The Golden Beans

“ When Garuda, the vehicle of Vishnu, was carrying the pot of Amrit, a drop fell onto the earth, and this germinated as ‘Averakai’, quips my friend in Bangalore. Averekai is starchy and nutritious, like most other beans, but with a distinct, luxurious aroma known as ‘sogadu’ in Kannada. The credit of the original quote goes to Girisam, from Kanyashulkam, a well-known Telugu play, when he describes the birth of tobacco on the earth.

The beans’ scientific name is lablab purpureus; it’s called the poor man bean in Australia and the butter bean in the Caribbean. The plant is native to Africa and India, and here in Karnataka, it’s called Avarekai. The bean grows purple, but the Indian domesticated variety is generally green. Some wise men call this’ broad beans’ in English. The story goes that the 13th century Hoysala king Veera Ballala II had lost his way in a forest, an older woman fed him boiled beans. The king named that part of the forest Benda Kaalu Ooru or the Town of Boiled Beans, touched by her gesture.

Averakai is the darling of most of the houses in Karnataka. The arrival of the pods provides a festive look in the home. Though the beans are seasonal, they are available throughout the year. Averekai, a legume (such as a bean pod), is composed of one folded carpel. It splits lengthwise two seams into two sections, each representing half of a carpel. The seeds hide in a shiny green transparent colour cover which comes out easily with some effort. These dicotyledons seeds could be off-white or green. The size of the beans and the ‘sogudu’ decide the price- the more robust the smell, the higher the price.

While it looks easy, the process takes a considerable effort before the pods become edible. My brother-in-law has three days of work when the beans arrive home. In the first stage, his single-minded devotion to a pile of beans is to separate the tender ones, the hardy ones, and chuck out the wormy ones. Having separated the junk, he gets busy peeling the carpels and keeps the glistening seeds in a clean container. He spreads an old newspaper on the table for the second stage and sorts the green, brown and off-white into three separate pools. The plumper beans get into a zip-lock bag for storage in the refrigerator. They find their identity in uppittu, sambar, akki rotti or occasionally deep-fried in hot oil to make a savoury trail-mix with slices of roasted coconut and nuts a frequent coffee-time snack.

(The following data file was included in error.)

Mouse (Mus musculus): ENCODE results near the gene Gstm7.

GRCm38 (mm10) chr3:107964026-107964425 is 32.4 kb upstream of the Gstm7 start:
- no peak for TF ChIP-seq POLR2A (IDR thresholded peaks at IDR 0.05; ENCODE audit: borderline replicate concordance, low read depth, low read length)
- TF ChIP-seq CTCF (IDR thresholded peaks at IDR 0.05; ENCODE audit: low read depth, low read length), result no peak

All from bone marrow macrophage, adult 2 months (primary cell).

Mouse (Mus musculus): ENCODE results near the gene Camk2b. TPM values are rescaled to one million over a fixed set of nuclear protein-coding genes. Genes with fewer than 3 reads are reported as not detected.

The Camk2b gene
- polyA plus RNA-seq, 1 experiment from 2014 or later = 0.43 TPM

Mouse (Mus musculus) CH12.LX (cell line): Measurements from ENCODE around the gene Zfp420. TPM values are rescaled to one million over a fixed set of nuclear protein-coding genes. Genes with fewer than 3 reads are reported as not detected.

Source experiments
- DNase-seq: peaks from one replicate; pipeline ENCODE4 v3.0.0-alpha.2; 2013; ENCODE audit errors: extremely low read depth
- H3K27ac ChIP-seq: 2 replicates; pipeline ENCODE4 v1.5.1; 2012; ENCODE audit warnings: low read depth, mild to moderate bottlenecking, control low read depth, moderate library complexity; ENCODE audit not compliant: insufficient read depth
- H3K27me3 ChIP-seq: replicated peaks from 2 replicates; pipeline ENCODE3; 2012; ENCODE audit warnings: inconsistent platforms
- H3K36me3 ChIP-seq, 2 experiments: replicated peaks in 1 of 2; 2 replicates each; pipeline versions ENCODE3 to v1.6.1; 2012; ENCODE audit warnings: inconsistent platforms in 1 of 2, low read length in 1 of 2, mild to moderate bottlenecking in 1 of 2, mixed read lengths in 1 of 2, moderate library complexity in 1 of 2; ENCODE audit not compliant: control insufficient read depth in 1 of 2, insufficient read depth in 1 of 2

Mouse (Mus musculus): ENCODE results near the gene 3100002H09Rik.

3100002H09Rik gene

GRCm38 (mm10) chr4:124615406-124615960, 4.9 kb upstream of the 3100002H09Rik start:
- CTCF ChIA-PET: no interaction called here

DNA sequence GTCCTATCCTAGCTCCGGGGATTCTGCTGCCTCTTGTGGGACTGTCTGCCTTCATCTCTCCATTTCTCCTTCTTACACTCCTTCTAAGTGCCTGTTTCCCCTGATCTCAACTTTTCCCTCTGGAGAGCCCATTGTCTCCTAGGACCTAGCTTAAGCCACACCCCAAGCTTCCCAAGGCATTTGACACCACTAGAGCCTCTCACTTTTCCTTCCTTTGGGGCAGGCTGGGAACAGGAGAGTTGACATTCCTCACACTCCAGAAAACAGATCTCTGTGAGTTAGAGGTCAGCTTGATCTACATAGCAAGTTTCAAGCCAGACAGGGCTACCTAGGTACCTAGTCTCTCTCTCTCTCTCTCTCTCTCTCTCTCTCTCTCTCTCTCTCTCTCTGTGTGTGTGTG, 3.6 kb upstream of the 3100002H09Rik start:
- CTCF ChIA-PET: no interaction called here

In the third stage, he sits down with ‘ vibhuti’ ( sacred ash) and starts peeling the cover of the seeds of the second pool. This task requires a lot of attention and skill. He applies the correct pressure from the thumb and the index finger. If the pressure is low, the seed will slip from the fingers and fly off if the pressure is high.

In the fourth stage, green and off-white seeds ( pithuku paripu or hitiku bele) go through another screening before getting into zip-lock bags for storage. My sister gets orders to go with breakfast using the first pool — uppittu or rotti. Occasionally, she makes ‘bill koikotte’ — a double steamed version of upma. Accompaniment is different for each of the recipes. Sometimes, she ventures into making curries or sambar for lunch or dries them for usage at a later period.

The recipe of pithuku paripu gets a lot of attention. My sister is good at this spicey recipe called kootu, which goes well with rice, local pieces of bread and ragi ‘ball’. My brother in law invites his kith and kin for the pithuku paripu meal, a celebration in the house. The guests reciprocate with a similar gesture in their homes. The fierce enemies( personal and political) bury their differences and accept invitations for the sumptuous averekai meal. It is a seasonal merry go round, and I never declined an invitation for such a meal. After these unique lunches and dinners, I usually end up with after-effects for a couple of days — gas and gas pains. Though my digestive system goes for a toss, and I struggle to get rid of the excess gas by either burping or passing gas (flatus), I am ready for the next meal — a typical Bangalorean.

Closing tip: If you visit Bengaluru, you should not miss the Avarekai Mela, an annual Bengaluru fair showcasing unique dishes made from avarekai, from good old curries to delicious sweets.




…back to a time when I had time.

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Dravida Seetharam

Dravida Seetharam

Life long learner with interests in reading and writing

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